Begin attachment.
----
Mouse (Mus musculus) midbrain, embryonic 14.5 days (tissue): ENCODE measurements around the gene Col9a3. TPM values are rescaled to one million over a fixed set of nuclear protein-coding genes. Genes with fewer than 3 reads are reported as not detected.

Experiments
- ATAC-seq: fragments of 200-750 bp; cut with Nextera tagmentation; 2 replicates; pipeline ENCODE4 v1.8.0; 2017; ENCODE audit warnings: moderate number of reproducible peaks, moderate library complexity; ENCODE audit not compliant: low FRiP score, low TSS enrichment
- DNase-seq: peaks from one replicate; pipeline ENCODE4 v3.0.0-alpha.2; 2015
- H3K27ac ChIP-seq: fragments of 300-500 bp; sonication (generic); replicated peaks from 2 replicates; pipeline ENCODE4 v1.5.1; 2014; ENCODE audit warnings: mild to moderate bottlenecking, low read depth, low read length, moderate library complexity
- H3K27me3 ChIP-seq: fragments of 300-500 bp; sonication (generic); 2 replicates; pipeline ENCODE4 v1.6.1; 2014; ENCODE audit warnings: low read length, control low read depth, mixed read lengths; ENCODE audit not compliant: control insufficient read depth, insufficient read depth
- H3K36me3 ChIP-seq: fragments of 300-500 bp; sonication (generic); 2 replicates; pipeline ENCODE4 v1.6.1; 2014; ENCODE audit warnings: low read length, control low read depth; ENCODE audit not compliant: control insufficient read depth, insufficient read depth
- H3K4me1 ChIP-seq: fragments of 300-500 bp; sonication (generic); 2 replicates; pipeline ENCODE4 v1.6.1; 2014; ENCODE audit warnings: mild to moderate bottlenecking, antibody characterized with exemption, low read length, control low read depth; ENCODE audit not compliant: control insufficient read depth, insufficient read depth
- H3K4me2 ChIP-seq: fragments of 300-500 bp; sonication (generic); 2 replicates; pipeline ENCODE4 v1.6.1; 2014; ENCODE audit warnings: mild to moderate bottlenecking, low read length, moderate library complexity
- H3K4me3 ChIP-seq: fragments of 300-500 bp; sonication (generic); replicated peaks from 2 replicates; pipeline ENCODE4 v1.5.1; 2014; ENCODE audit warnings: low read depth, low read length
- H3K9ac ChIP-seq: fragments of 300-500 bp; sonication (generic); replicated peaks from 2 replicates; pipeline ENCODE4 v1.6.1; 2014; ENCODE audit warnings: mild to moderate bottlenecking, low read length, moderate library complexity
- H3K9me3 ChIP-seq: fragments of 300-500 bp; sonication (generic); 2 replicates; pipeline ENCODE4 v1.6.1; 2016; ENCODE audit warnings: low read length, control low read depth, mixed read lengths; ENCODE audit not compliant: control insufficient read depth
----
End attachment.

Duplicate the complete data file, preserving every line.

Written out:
Mouse (Mus musculus) midbrain, embryonic 14.5 days (tissue): ENCODE measurements around the gene Col9a3. TPM values are rescaled to one million over a fixed set of nuclear protein-coding genes. Genes with fewer than 3 reads are reported as not detected.

Experiments
- ATAC-seq: fragments of 200-750 bp; cut with Nextera tagmentation; 2 replicates; pipeline ENCODE4 v1.8.0; 2017; ENCODE audit warnings: moderate number of reproducible peaks, moderate library complexity; ENCODE audit not compliant: low FRiP score, low TSS enrichment
- DNase-seq: peaks from one replicate; pipeline ENCODE4 v3.0.0-alpha.2; 2015
- H3K27ac ChIP-seq: fragments of 300-500 bp; sonication (generic); replicated peaks from 2 replicates; pipeline ENCODE4 v1.5.1; 2014; ENCODE audit warnings: mild to moderate bottlenecking, low read depth, low read length, moderate library complexity
- H3K27me3 ChIP-seq: fragments of 300-500 bp; sonication (generic); 2 replicates; pipeline ENCODE4 v1.6.1; 2014; ENCODE audit warnings: low read length, control low read depth, mixed read lengths; ENCODE audit not compliant: control insufficient read depth, insufficient read depth
- H3K36me3 ChIP-seq: fragments of 300-500 bp; sonication (generic); 2 replicates; pipeline ENCODE4 v1.6.1; 2014; ENCODE audit warnings: low read length, control low read depth; ENCODE audit not compliant: control insufficient read depth, insufficient read depth
- H3K4me1 ChIP-seq: fragments of 300-500 bp; sonication (generic); 2 replicates; pipeline ENCODE4 v1.6.1; 2014; ENCODE audit warnings: mild to moderate bottlenecking, antibody characterized with exemption, low read length, control low read depth; ENCODE audit not compliant: control insufficient read depth, insufficient read depth
- H3K4me2 ChIP-seq: fragments of 300-500 bp; sonication (generic); 2 replicates; pipeline ENCODE4 v1.6.1; 2014; ENCODE audit warnings: mild to moderate bottlenecking, low read length, moderate library complexity
- H3K4me3 ChIP-seq: fragments of 300-500 bp; sonication (generic); replicated peaks from 2 replicates; pipeline ENCODE4 v1.5.1; 2014; ENCODE audit warnings: low read depth, low read length
- H3K9ac ChIP-seq: fragments of 300-500 bp; sonication (generic); replicated peaks from 2 replicates; pipeline ENCODE4 v1.6.1; 2014; ENCODE audit warnings: mild to moderate bottlenecking, low read length, moderate library complexity
- H3K9me3 ChIP-seq: fragments of 300-500 bp; sonication (generic); 2 replicates; pipeline ENCODE4 v1.6.1; 2016; ENCODE audit warnings: low read length, control low read depth, mixed read lengths; ENCODE audit not compliant: control insufficient read depth